Bedford high school, tuition proposals fail
BEDFORD – Voters rejected a high school and tuition proposal last night, leaving school board members to ponder what new direction the district should take.
Article three — which called for a new high school and a tuition agreement — fell short (yes, 4,379; no, 3,410) of the required 60 percent margin.
Article four, which only called for a 20-year tuition agreement, could only pass if the high school article passed.
The move means Bedford will not have a 20-year contract with Manchester. Its current three-year pact with the Queen City will expire in 2006 and requires the town to pay Manchester $10.6 million in the next two years.
“We just raised the tax rate $4.64,” School Board Chairman Sue Thomas said after the results of the vote were read.
If Article 3 passed, taxes would have been lower because the 20-year contract would have been approved and capital payments could have been spread out over nine years instead of the two under the current plan.
The debate on the high school proposal ignited following the Feb. 5 deliberative session. An amendment made at that meeting made Article 4 — the separate tuition agreement — contingent on the passage of the new high school, Article 3.
The move incensed members of the Bedford Tax Payers Association and the Bedford Chapter of Citizens for a Sound Economy since the tuition proposal could no longer be considered separately. CSE advocated a no vote on all of the articles and the BTA wanted voters to reject four articles, including Article 3.
“People were angry about what happened at the deliberative session,” said Roy Stewart, president of the BTA.
Stewart said the high school would have passed, along with the tuition contract, if not for the controversial amendment approved in the deliberative session.
Yesterday at the polls, the Bedford Chapter of Citizens for a Sound Economy were sponsoring a petition to have the 20-year tuition proposal considered as the only item at a special election. Petition story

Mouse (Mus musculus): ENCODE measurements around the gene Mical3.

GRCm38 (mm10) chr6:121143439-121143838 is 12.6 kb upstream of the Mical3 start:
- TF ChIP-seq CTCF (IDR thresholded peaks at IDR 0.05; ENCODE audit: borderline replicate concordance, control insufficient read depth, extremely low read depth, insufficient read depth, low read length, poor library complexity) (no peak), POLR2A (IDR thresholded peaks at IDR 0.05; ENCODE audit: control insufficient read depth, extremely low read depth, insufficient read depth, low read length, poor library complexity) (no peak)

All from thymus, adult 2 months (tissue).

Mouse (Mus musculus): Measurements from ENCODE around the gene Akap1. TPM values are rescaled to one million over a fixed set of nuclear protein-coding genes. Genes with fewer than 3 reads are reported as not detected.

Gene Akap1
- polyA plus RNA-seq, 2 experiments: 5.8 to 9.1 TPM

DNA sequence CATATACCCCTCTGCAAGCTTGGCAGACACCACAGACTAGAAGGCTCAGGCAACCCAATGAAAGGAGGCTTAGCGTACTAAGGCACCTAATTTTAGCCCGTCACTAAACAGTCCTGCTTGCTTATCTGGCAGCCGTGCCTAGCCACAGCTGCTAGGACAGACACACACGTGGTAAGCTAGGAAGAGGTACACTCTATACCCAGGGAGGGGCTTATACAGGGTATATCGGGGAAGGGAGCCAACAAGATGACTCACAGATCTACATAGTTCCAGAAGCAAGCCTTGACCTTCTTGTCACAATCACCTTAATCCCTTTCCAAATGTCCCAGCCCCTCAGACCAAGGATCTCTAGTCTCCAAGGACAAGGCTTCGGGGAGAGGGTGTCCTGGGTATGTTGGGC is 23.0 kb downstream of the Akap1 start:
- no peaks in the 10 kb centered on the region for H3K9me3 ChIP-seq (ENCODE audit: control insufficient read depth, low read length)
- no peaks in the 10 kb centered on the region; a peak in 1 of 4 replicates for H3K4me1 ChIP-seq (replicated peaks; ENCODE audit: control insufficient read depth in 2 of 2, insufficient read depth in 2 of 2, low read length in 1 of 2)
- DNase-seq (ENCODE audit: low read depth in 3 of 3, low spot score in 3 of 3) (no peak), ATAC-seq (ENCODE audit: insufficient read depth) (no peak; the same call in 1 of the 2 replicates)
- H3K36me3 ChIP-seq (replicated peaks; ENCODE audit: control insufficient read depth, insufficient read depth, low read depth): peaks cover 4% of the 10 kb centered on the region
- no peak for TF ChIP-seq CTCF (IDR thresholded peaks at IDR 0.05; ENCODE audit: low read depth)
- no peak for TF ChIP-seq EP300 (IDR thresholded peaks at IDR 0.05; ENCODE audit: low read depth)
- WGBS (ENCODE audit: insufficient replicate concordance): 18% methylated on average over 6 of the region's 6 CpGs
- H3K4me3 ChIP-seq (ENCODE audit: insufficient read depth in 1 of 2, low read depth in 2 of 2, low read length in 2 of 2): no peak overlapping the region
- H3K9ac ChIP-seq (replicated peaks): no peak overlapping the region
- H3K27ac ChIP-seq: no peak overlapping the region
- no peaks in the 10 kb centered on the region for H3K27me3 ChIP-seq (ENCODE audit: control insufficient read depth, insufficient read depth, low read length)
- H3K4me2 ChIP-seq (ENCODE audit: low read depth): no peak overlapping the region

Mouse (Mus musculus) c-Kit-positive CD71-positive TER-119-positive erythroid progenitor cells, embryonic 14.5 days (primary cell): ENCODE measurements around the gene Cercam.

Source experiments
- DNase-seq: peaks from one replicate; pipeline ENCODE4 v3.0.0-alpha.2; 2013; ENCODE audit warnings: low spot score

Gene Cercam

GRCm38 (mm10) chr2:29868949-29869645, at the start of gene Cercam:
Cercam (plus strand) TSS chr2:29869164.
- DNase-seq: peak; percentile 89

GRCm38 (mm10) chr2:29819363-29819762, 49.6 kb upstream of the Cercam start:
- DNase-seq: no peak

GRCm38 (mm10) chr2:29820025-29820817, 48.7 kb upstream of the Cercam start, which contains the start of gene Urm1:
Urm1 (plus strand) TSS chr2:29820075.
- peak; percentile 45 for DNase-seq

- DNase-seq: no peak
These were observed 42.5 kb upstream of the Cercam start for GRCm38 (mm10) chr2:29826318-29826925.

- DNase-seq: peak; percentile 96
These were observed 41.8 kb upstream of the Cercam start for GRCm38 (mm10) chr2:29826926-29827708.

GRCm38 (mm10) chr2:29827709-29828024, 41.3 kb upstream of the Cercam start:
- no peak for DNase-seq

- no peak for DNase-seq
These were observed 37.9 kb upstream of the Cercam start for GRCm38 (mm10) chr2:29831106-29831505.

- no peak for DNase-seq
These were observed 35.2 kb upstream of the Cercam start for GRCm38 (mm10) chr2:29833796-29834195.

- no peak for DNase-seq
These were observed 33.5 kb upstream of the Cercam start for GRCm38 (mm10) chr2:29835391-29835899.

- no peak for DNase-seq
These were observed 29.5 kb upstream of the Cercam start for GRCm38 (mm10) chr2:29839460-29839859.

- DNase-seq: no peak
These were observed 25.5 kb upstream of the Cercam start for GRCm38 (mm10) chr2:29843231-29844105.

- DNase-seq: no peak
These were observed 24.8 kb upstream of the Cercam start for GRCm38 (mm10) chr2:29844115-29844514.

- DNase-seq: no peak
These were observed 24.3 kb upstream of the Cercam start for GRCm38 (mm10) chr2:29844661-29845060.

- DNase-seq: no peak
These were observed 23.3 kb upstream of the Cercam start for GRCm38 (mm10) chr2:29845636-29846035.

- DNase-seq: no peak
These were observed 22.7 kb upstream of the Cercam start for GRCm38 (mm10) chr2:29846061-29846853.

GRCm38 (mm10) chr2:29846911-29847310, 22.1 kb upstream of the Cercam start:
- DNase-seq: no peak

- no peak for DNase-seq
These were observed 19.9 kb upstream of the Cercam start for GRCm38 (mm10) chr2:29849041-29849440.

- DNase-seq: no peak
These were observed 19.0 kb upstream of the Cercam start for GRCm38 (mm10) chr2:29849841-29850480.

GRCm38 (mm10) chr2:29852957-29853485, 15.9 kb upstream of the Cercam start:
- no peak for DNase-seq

In Manchester, school board Vice Chairman Leslee Stewart, Ward 1, said the proposal’s failure should have little immediate impact on the city school district’s finances.
The Manchester School District’s $140.8 million proposed budget included the assumption Bedford would pass the issue, with $1.2 million from the town slated to go towards debt payments for additions to the city’s three high schools.
Leslee Stewart said the additional money — $9.4 million — over the next two years will go into an account meant to bolster future debt payments on the projects, not towards the budget for the fiscal year that begins in July.
“Although it comes in more quickly we won’t be using that for operating expenses, but rather to service debt over the 10-year period,” Leslee Stewart said.
“If we were to use it up this year then it won’t work to offset Manchester expenses in later years,” she said.
The school board took no position on the vote, Leslee Stewart said. A contingency committee headed by Assistant Superintendent Frank Bass was established about a year ago in case the measure failed.
Brad Cook, the district’s attorney for the tuition agreement, will be at a school board Coordination Committee meeting today to discuss what impact the vote has on Manchester schools. The meeting is at 7:30 p.m. at the School Administration Building, 196 Bridge St.
In other action in Bedford, voters approved Article 5, a $1.8 million deficit appropriation (Yes, 4,481; No, 3,145) and Article 12, the $39.7 million operating budget (Yes, 4,422; No, 3,125).
Article 4, which would take effect “if and only if” Article 3 passed, was approved (Yes, 3,638; No, 3,588).
Staff Reporter Riley Yates contributed to this report.